I used detect outlier to find the ten most obvious outliers, and then used a filter to get rid of them. I have decided to remove cabin from the dataset, and also there are 177 missing age values which I have tried various approaches in changing. I changed the ages to the average age, but this gives a spike in the number of ages 29. 7. Example of average age problem: Modeling: I tried to implement both the decision tree and inn algorithms, seeing as the dataset as primarily categorical. I found that inn yielded the best results regarding accuracy. This was set at k=l . The accuracy was not great at 73%.

The parameter of K is too small and may be influenced by noise. INN: 5 worked the best at 82. 38%. This seems to be the optimal value for k, and the distance is set right. Class precision is about even on each class. Decision tree: The decision tree algorithm didn’t give me as much accuracy, and I found that turning off pre pruning gave me a better accuracy. From the decision tree, the age binning seemed to predict middle aged males (13 to 45) with a ‘low fare’ well. The class recall for survived was not great at 67. 85%. Generate Test Design I used x-validation to perform cross validation on the data.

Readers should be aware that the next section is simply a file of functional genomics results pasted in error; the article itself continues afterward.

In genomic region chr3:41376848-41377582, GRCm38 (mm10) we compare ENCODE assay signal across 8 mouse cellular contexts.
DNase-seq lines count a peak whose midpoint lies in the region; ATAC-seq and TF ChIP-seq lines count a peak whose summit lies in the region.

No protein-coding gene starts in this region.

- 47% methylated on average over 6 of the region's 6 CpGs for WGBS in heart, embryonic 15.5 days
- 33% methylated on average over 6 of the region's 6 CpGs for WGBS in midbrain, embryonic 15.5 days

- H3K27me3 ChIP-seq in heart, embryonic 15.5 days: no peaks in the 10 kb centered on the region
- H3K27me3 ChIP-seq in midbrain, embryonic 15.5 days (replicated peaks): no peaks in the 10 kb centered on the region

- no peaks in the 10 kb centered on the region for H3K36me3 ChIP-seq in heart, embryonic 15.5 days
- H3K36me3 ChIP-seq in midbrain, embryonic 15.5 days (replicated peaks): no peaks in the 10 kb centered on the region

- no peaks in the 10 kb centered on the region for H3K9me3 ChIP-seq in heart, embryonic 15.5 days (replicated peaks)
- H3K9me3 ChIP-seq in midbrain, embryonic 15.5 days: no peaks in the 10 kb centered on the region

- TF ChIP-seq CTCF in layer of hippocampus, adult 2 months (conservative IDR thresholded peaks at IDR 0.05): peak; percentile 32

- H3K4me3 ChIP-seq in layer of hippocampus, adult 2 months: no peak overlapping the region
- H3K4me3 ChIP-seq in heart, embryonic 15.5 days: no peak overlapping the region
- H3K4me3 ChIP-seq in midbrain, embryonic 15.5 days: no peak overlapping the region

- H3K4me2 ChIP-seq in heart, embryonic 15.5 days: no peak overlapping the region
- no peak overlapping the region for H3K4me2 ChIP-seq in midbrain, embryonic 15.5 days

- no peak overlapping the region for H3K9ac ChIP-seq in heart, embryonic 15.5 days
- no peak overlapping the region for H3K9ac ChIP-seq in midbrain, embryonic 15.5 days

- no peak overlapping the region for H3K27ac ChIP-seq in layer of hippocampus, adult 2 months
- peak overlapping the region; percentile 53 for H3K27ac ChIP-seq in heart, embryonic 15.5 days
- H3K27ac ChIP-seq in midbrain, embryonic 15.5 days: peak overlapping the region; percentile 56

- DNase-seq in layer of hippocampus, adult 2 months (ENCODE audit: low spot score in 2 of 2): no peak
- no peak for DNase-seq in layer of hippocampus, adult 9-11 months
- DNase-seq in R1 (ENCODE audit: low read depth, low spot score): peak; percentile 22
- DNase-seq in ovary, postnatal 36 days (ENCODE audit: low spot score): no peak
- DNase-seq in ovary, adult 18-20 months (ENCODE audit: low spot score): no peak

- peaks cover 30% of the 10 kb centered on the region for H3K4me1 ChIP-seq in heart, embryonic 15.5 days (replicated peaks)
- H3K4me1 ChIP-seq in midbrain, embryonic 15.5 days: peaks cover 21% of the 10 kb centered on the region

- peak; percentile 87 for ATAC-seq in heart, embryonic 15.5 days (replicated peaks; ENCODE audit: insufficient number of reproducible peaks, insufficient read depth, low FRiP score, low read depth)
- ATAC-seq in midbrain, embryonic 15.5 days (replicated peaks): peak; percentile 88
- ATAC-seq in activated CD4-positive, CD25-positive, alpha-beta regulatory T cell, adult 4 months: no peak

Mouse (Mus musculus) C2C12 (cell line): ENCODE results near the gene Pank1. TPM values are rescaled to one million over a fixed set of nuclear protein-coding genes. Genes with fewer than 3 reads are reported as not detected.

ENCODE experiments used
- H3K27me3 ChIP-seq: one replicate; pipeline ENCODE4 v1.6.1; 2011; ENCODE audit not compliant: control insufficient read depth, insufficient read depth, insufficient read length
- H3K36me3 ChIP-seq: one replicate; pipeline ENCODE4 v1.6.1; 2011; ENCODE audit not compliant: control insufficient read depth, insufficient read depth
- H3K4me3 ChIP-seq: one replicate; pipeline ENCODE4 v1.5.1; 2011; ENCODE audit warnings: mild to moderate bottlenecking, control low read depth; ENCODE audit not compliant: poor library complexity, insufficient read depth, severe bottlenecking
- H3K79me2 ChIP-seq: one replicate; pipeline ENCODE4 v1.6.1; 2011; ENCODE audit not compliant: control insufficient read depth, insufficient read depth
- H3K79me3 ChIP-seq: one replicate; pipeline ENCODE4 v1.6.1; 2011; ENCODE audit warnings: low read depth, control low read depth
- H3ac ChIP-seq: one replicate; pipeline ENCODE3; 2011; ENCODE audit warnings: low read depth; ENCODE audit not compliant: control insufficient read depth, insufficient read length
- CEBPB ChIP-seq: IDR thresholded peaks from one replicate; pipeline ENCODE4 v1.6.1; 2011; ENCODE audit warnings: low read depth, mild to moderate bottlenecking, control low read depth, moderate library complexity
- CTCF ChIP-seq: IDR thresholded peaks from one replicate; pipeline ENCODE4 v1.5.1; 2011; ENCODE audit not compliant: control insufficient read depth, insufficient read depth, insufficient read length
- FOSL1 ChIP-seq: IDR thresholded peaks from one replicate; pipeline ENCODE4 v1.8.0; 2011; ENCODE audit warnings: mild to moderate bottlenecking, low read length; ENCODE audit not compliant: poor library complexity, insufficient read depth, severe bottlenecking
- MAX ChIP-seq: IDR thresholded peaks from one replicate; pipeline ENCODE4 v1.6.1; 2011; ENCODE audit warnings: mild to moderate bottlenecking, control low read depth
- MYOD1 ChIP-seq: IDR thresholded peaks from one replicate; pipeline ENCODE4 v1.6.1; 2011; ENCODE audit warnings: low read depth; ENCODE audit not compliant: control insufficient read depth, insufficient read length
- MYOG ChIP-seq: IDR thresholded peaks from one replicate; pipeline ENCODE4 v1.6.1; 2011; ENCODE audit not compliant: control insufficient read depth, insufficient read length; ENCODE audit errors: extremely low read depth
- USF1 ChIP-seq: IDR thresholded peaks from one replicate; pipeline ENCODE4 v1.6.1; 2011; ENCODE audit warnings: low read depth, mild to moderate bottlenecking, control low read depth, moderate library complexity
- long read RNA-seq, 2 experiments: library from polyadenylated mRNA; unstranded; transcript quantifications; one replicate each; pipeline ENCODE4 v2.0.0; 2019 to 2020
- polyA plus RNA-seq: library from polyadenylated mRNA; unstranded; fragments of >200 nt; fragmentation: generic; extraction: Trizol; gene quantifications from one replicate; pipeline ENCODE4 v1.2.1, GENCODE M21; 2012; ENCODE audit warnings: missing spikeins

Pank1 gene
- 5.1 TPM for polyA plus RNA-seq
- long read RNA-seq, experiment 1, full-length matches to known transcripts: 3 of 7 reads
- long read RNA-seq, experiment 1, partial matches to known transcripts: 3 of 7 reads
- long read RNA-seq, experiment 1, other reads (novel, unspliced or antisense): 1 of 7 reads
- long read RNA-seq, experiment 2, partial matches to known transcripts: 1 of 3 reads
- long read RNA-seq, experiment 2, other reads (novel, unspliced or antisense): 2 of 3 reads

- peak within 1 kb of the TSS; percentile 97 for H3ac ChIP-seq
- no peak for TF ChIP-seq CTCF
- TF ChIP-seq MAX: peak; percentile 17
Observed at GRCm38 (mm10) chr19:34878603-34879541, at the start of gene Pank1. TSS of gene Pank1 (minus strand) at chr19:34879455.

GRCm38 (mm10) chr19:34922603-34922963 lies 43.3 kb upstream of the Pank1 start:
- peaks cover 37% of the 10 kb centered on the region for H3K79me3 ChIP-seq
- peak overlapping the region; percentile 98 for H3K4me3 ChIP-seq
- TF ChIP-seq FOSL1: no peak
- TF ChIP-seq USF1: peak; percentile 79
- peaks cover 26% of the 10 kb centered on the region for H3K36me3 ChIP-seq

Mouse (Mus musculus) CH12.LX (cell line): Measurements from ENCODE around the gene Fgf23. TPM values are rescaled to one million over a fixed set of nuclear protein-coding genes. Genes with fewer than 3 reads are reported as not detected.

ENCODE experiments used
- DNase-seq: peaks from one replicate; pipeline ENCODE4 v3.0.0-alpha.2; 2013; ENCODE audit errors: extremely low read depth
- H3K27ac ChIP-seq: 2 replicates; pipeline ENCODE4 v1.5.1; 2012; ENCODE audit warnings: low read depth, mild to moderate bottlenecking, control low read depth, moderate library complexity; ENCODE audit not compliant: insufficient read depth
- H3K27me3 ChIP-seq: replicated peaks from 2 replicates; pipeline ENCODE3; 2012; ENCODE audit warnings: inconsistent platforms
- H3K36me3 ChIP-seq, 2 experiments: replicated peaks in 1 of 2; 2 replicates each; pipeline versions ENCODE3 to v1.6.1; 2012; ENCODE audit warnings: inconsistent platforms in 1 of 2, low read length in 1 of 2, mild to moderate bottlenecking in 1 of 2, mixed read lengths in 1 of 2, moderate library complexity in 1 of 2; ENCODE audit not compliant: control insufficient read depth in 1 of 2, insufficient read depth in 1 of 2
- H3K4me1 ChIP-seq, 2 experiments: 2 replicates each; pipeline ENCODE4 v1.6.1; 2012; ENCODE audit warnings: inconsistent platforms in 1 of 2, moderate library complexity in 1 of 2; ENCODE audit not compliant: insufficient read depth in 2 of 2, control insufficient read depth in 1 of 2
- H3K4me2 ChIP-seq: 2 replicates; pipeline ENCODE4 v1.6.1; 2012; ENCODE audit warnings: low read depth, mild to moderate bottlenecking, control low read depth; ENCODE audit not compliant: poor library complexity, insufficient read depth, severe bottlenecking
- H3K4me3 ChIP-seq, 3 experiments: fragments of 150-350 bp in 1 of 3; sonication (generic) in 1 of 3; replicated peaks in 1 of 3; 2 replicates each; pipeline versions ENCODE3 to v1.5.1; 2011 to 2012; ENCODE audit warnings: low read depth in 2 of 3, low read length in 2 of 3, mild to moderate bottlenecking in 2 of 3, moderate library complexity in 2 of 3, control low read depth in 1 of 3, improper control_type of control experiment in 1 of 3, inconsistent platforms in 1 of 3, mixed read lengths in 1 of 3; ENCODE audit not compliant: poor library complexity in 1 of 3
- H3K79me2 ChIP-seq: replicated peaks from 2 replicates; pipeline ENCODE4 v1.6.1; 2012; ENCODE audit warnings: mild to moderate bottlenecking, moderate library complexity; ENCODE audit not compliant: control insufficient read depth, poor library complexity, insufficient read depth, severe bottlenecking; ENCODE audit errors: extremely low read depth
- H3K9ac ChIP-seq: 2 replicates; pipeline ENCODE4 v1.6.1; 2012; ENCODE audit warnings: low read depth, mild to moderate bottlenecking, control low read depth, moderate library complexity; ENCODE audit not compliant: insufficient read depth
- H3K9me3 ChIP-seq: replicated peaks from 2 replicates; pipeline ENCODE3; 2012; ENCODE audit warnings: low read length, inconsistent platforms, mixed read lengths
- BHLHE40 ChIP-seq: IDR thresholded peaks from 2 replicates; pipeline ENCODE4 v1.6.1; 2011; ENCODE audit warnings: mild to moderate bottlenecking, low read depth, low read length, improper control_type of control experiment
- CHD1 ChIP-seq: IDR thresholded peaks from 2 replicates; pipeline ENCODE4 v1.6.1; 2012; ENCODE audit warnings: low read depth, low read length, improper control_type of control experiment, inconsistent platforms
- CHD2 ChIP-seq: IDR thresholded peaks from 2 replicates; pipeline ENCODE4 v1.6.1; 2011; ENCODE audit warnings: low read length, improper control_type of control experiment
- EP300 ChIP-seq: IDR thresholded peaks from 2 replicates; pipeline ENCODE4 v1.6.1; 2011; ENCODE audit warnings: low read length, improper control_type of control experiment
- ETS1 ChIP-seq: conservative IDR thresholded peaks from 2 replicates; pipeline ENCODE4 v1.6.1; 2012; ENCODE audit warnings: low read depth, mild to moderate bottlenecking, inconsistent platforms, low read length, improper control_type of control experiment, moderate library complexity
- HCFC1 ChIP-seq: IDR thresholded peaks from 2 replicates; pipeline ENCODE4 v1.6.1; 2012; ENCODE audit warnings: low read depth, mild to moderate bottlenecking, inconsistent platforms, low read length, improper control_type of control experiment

I initially used 20 for the number of validations, but then found 25 achieved a better result. I used the apply model and performance operators as these are best used for classification tasks and work well with the polynomial attribute. This then presented me with a confusion matrix where I could measure the accuracy of my model by comparing the accuracy, recall and precision. I found that throughout my various testing of operators and valuating the confusion matrix, raising the class recall on true 1 (survived) most difficult. After all my efforts I managed to raise it to 73. 6%. I. E. 91 were incorrectly predicted as surviving. Figure Final result Workspace: From my initial objectives I was able to determine the answers using rapidness. I wanted to find out if those who perished were in the majority 3rd class passengers. I found this to be true, and also that the majority who died were male 3rd class passengers. Female passengers and children fared better than most which leads me to believe that the rule of women and children first applied. This may have been sighted more to the first and second class passengers as demonstrated in Figure 3.

Because the dataset had such a large amount of data missing concerning age, this was more difficult to determine. I found the embarked attribute to be interesting in the graphs I could generate from it. There seemed to be a large number of 3rd class passengers who died that had embarked from Southampton. If all the cabin numbers were present I wonder if Southampton 3rd class passengers had cabins close to where the iceberg hit? Did this have a bearing on their survival? From the different algorithms I used I found that Inn yielded the better results.